John’s departure will be semi-condoned, so as not to require a self-discharge letter. But this is risky, from the point of view of the doctors, for if John does collapse and die on the high street, the medical team will have no documentation with which to defend themselves. By maintaining a relationship they open themselves up to criticism.
C – “I understand John, I’d want to go if I was in your position. But give us 24, 48 hours…please. That’s all we need. Then we’ll get you home, I promise.” The bargain. A false one at that, because you have no idea what the next day or two will hold. He may require another chest drain, or worse, transfer to a cardio-thoracic unit… it’s a lie (albeit well intentioned) to promise anything in medicine. You have paid for his compliance by making a commitment that you may not be able to fulfil. The push back, in two days, may be all the more intense.
D – “I understand John, I’d want to go if I was in your position. Let’s see what we can work out.” And you go on to explore a true compromise. He goes home, but you arrange for him to come up to the ward every day for a quick check over; or for the SHO to call him, to make sure he is still breathing well; or for the GP to do the same. A truly personalised approach. It sounds like good medicine – it takes into account his specific concerns, his anxiety to get back to work, his need for freedom!
But is it realistic? By making these arrangements you create extra work and unusual demands on your team, or the GP. John needs to be monitored or he does not; and if he does, he needs to be in hospital. Simple as. What sounds and feels reasonable may actually be unreasonable, even if it does maintain the therapeutic relationship.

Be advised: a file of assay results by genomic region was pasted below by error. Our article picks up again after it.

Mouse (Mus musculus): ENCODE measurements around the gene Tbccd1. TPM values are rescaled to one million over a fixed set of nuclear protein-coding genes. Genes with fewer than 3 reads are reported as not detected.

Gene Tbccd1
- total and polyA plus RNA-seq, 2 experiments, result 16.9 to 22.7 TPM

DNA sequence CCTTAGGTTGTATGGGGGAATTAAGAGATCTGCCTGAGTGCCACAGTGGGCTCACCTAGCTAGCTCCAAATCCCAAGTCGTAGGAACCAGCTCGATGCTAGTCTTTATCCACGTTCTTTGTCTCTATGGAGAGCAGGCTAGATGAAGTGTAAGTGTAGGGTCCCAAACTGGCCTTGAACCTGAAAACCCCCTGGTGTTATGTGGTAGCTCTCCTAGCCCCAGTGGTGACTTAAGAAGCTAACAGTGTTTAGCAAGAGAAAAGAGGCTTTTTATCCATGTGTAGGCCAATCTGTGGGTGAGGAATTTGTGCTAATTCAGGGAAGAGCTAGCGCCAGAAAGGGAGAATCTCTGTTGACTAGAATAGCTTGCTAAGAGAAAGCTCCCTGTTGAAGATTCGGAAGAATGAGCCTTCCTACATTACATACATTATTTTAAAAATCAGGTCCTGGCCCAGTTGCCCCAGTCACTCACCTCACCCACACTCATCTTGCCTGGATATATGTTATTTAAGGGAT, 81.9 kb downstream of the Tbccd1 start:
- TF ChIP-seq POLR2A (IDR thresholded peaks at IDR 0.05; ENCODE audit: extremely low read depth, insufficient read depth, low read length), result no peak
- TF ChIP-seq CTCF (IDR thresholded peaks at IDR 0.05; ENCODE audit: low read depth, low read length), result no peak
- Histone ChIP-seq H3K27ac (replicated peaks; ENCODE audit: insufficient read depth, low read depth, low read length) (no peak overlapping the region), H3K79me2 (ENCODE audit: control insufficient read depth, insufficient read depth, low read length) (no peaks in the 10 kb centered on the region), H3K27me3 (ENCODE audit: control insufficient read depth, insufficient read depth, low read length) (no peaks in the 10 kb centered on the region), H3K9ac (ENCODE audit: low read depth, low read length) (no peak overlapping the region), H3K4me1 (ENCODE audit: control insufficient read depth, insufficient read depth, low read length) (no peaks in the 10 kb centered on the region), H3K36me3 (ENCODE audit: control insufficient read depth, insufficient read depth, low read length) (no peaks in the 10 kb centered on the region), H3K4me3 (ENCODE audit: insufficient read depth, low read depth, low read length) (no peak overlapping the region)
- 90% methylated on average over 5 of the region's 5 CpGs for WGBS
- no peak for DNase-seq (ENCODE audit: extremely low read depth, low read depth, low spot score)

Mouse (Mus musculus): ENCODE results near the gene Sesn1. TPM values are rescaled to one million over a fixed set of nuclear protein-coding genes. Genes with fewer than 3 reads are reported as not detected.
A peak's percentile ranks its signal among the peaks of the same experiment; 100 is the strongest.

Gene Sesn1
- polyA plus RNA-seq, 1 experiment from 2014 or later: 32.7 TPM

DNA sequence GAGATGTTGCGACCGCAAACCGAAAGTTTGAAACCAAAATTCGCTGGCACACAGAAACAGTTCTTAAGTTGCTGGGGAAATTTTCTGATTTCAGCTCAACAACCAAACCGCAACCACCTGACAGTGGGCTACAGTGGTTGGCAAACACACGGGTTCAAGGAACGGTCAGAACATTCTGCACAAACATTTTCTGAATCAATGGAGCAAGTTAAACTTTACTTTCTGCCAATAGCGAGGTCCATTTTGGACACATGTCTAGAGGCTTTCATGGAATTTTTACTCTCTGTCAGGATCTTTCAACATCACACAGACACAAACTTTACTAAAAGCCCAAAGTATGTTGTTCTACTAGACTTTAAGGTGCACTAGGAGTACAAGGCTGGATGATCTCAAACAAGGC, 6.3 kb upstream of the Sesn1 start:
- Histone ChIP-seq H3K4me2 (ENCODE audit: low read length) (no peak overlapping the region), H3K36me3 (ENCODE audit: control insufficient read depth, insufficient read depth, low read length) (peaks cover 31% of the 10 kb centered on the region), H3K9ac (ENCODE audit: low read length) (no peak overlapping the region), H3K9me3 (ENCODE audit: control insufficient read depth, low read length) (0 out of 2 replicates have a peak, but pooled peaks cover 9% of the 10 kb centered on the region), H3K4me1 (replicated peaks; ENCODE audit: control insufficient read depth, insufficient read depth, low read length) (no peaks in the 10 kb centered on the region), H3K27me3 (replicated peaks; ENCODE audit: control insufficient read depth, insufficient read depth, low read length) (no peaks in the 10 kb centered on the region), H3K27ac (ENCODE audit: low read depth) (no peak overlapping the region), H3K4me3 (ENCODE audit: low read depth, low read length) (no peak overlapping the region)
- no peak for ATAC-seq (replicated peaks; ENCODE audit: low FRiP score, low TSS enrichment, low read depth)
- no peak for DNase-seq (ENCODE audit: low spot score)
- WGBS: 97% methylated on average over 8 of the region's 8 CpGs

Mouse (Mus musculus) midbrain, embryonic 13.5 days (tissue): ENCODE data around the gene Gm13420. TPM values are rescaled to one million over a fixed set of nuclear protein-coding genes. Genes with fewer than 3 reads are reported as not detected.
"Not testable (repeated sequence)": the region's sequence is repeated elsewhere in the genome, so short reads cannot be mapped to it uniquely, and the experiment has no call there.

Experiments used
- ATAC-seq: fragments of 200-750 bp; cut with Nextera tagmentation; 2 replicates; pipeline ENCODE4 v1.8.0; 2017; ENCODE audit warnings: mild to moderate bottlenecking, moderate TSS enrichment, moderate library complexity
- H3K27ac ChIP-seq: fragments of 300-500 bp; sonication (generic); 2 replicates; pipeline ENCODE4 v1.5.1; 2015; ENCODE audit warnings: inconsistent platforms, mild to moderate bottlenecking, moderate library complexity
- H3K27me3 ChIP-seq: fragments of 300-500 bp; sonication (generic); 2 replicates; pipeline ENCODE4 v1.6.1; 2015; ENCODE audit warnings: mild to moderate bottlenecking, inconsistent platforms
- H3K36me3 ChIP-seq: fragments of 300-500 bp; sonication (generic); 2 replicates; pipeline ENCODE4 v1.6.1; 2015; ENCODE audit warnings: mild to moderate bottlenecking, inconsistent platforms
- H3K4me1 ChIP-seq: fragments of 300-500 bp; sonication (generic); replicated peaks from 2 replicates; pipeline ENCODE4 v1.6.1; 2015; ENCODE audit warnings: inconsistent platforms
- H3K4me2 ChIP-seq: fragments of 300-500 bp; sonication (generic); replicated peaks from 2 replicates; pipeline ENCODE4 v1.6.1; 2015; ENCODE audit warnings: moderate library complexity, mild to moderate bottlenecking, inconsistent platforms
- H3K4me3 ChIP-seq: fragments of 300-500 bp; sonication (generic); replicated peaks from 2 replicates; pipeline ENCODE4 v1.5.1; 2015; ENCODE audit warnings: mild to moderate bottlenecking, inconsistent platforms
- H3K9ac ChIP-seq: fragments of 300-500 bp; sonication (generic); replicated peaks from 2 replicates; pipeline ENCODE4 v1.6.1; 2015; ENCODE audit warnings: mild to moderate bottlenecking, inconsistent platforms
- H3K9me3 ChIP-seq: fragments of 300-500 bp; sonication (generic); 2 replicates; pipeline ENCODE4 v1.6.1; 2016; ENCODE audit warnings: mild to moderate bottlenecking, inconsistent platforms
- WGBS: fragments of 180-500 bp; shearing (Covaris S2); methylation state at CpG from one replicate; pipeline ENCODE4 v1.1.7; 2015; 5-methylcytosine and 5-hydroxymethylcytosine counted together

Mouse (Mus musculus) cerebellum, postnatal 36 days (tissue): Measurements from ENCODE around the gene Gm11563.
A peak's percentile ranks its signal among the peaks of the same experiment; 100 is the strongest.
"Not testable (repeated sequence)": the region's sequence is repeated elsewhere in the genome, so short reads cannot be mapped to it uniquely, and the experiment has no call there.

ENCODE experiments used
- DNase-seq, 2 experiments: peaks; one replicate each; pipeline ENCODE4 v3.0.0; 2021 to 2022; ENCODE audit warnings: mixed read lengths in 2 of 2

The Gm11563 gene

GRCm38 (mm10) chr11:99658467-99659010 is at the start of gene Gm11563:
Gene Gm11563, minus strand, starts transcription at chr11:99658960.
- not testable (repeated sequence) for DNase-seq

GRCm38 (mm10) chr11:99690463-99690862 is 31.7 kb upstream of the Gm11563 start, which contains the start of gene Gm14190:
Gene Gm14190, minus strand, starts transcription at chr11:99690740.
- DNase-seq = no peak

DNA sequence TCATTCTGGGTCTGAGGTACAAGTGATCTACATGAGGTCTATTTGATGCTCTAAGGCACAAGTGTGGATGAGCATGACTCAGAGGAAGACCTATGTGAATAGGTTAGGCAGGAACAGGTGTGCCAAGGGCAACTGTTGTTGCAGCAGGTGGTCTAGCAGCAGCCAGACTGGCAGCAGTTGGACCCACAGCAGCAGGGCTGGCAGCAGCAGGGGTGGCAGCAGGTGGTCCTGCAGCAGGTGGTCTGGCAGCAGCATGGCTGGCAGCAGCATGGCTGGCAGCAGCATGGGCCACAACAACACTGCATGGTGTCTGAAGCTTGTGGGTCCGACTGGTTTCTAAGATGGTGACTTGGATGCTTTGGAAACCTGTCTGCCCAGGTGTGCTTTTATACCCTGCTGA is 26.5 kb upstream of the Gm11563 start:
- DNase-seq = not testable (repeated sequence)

E – “I understand that you need to leave. But let’s think about this…let’s put it into perspective.” Thus speaks the philosopher. You go on to explain, ‘John. If you don’t make a full recovery from this you could be in and out of hospital for weeks, months. If you can just spend some time focussing on your health now, even it takes longer than you’d like, you can get better properly and avoid longer term problems. Then, a year from now, looking back on this time it will be just a blip…you’ll be back at work, with it all behind you.” Such subtle mind-tricks can work, because they are, in fairness, reasonable. Patients who cannot accept their ill health, who continuously resist management plans that will entail longer periods of hospitalisation, might benefit from the odd dose of perspective. The danger, from the doctor’s point of view, is that of sounding patronising. After all, it’s not you who are away from work and family for weeks on end. The problem with this approach is that it doesn’t change a thing, materially.
Finally, there is the approach that fewer doctors, in busy wards, confronted by aggression or apparent ingratitude, will take; that of sitting down, ignoring the rush of oncoming clinical traffic, and exploring what it is, really, that troubles the patient. For there is bound to be a source of stress, be it financial, inter-personal or domestic that can be identified and addressed. Perhaps it’s an addiction; perhaps it’s their turn to look after the kids this weekend. To find out what it is requires an ability to ignore the simmering anger, and to understand the emotional heat created when illness afflicts younger generations who are use to running their own lives quite satisfactorily in normal circumstances. A tall order, that only the most disciplined can succeed in – and on a good day at that.